No. 471 — May 8, 2022
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“The simplest way to achieve simplicity is through thoughtful reduction. When in doubt, just remove. But be careful of what you remove. … When it is possible to reduce a system’s functionality without significant penalty, true simplification is realized.”
“When you look at centenarians, the people that live over a hundred, they have (low levels of persistent stress) in common. They have a good sense of humor. They don’t worry too much in their lives on average. And they also have good partners. It’s been shown by studying hundreds of people over their lifetimes that one of the most important, if not the most important factor, is to have a reliable partner. A pet can substitute for that if you don’t have one of those at the time. But yeah, you want companionship. That really does reduce your stress levels and leads to longevity.”
Biologist and genetics expert Dr. David Sinclair joins me to discuss the process of aging and we can live a long and healthy life. We explore optimizing your diet, stressing your body with exercise and sauna, the role of a positive attitude, the importance of sleep, the three supplements he takes every day, and I share my experience with Lyme Disease.
→ Listen on FS (with show notes), Apple Podcasts, Spotify, watch on YouTube, or read the transcript.
“Trust is earned in drops and lost in buckets.”
That internal saying at Amazon reminds me of what Warren Buffett observed, “It takes 20 years to build a reputation and five minutes to ruin it. If you think about that, you’ll do things differently.”
The price of longevity is inefficiency.
What’s most efficient at the moment is rarely the most effective in the end.
Someone who maxes out their mortgage makes a lot of money when the tide is rising but gets exposed when it goes out. We are conditioned to compare ourselves to whoever is doing best. That’s the bar. An impossible standard that encourages us to take more and more risks.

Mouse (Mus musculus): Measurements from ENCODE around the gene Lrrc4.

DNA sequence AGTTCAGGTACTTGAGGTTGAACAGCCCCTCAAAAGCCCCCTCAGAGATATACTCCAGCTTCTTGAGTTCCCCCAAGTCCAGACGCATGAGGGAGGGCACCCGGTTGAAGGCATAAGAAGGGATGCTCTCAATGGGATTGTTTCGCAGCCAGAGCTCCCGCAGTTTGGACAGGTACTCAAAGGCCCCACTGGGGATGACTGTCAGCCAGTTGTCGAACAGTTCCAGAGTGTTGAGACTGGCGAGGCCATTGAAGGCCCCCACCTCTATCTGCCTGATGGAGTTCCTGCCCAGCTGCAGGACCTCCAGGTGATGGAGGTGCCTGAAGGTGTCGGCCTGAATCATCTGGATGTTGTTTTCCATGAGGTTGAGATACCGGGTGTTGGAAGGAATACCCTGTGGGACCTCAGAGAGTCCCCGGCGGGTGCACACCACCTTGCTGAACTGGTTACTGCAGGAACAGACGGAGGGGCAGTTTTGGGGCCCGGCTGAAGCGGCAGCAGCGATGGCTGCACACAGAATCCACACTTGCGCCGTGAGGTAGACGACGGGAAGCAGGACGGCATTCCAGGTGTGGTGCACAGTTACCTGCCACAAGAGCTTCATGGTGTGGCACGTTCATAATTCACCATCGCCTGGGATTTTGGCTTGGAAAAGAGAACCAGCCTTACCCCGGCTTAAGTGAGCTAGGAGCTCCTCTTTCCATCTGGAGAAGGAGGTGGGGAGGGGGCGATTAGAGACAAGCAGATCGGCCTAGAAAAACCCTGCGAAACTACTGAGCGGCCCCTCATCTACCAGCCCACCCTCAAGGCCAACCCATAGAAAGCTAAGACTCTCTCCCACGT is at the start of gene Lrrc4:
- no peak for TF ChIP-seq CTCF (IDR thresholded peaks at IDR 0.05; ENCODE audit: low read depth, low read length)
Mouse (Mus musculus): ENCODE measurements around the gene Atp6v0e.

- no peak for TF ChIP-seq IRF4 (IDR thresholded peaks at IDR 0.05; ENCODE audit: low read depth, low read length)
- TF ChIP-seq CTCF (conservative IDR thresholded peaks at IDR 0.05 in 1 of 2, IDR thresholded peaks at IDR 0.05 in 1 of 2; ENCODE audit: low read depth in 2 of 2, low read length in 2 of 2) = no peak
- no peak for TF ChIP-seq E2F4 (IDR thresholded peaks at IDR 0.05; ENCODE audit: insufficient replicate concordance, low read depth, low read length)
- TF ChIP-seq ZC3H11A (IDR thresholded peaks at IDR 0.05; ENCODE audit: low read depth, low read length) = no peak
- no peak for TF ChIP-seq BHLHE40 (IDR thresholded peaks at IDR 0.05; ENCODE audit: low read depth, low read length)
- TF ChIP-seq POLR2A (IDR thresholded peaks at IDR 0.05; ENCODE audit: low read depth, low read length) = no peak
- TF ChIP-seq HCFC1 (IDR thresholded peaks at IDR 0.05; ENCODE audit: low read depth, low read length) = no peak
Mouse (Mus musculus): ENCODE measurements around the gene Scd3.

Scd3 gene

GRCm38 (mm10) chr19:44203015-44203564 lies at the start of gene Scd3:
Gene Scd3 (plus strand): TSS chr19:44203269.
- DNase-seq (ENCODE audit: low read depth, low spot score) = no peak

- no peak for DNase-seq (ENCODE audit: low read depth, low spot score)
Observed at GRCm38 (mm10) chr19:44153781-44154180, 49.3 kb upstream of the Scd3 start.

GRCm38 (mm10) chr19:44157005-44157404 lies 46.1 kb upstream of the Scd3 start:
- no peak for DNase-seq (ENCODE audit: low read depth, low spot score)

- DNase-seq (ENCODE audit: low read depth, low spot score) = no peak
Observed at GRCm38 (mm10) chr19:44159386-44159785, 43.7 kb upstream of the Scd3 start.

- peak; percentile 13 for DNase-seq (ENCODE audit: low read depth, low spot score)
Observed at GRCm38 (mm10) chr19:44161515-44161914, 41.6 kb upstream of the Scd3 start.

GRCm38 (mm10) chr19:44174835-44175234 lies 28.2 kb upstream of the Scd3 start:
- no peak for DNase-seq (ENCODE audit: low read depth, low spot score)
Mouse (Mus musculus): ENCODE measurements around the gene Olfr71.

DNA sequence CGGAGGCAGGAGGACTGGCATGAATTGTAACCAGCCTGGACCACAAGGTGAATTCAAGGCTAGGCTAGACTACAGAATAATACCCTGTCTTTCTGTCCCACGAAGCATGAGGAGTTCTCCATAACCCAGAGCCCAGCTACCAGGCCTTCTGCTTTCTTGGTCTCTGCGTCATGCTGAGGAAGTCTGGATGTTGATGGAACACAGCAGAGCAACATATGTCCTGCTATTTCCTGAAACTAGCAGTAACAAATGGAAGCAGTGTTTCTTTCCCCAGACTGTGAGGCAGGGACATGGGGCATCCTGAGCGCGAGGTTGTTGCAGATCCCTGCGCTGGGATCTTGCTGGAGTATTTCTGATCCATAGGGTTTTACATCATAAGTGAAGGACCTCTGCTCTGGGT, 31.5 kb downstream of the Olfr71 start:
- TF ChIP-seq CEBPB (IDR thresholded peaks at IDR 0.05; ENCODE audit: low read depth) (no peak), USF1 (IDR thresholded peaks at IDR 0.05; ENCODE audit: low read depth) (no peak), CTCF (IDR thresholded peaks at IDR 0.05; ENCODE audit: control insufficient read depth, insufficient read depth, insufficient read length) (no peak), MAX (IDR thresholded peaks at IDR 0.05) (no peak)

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Explore Your Curiosity
→“I’ve realized a new reason why pessimism sounds smart: optimism often requires believing in unknown, unspecified future breakthroughs—which seems fanciful and naive. If you very soberly, wisely, prudently stick to the known and the proven, you will necessarily be pessimistic. No proven resources or technologies can sustain economic growth. The status quo will plateau. To expect growth is to believe in future technologies. To expect very long-term growth is to believe in science fiction. No known solutions can solve our hardest problems—that’s why they’re the hardest ones. And by the nature of problem-solving, we are aware of many problems before we are aware of their solutions. So there will always be a frontier of problems we don’t yet know how to solve.” — Why Pessimism Sounds Smart
→ “All the best things that I did at Apple came from (a) not having money and (b) not having done it before, ever. Every single thing that we came out with that was really great, I’d never once done that thing in my life.” — Steve Wozniak
→ Stripe co-founder and CEO, Patrick Collison, is a voracious reader. In this clip, Collison explains how he chooses what books to read, how he takes notes on books, and his philosophy on quitting books.
P.S. The Galaxy
P.P.S Happy Mothers’ day to all of the incredible mothers out there. I know I won the parent lottery with my mom.